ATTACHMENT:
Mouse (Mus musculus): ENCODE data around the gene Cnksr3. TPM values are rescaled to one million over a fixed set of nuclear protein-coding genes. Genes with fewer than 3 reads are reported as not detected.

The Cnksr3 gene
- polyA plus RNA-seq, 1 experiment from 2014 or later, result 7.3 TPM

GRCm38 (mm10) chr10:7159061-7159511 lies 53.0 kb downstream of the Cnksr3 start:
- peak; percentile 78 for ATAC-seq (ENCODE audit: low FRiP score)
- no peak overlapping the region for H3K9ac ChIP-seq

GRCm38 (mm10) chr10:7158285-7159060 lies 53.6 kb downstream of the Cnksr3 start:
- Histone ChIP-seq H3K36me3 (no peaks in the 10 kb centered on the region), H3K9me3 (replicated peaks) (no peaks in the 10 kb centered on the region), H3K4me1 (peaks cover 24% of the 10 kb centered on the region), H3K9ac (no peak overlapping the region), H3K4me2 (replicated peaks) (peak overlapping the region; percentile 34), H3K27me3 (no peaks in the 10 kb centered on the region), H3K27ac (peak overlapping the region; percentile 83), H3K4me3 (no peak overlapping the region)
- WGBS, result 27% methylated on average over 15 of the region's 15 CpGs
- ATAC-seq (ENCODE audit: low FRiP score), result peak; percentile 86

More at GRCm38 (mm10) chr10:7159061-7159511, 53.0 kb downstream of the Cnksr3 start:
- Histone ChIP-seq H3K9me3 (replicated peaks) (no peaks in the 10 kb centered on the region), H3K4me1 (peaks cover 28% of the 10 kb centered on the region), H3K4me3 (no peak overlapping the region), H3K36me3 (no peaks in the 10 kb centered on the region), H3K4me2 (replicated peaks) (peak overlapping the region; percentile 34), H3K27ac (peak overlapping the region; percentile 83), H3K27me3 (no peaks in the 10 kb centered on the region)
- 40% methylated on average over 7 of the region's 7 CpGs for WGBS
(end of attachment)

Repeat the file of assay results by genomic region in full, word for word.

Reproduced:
Mouse (Mus musculus): ENCODE data around the gene Cnksr3. TPM values are rescaled to one million over a fixed set of nuclear protein-coding genes. Genes with fewer than 3 reads are reported as not detected.

The Cnksr3 gene
- polyA plus RNA-seq, 1 experiment from 2014 or later, result 7.3 TPM

GRCm38 (mm10) chr10:7159061-7159511 lies 53.0 kb downstream of the Cnksr3 start:
- peak; percentile 78 for ATAC-seq (ENCODE audit: low FRiP score)
- no peak overlapping the region for H3K9ac ChIP-seq

GRCm38 (mm10) chr10:7158285-7159060 lies 53.6 kb downstream of the Cnksr3 start:
- Histone ChIP-seq H3K36me3 (no peaks in the 10 kb centered on the region), H3K9me3 (replicated peaks) (no peaks in the 10 kb centered on the region), H3K4me1 (peaks cover 24% of the 10 kb centered on the region), H3K9ac (no peak overlapping the region), H3K4me2 (replicated peaks) (peak overlapping the region; percentile 34), H3K27me3 (no peaks in the 10 kb centered on the region), H3K27ac (peak overlapping the region; percentile 83), H3K4me3 (no peak overlapping the region)
- WGBS, result 27% methylated on average over 15 of the region's 15 CpGs
- ATAC-seq (ENCODE audit: low FRiP score), result peak; percentile 86

More at GRCm38 (mm10) chr10:7159061-7159511, 53.0 kb downstream of the Cnksr3 start:
- Histone ChIP-seq H3K9me3 (replicated peaks) (no peaks in the 10 kb centered on the region), H3K4me1 (peaks cover 28% of the 10 kb centered on the region), H3K4me3 (no peak overlapping the region), H3K36me3 (no peaks in the 10 kb centered on the region), H3K4me2 (replicated peaks) (peak overlapping the region; percentile 34), H3K27ac (peak overlapping the region; percentile 83), H3K27me3 (no peaks in the 10 kb centered on the region)
- 40% methylated on average over 7 of the region's 7 CpGs for WGBS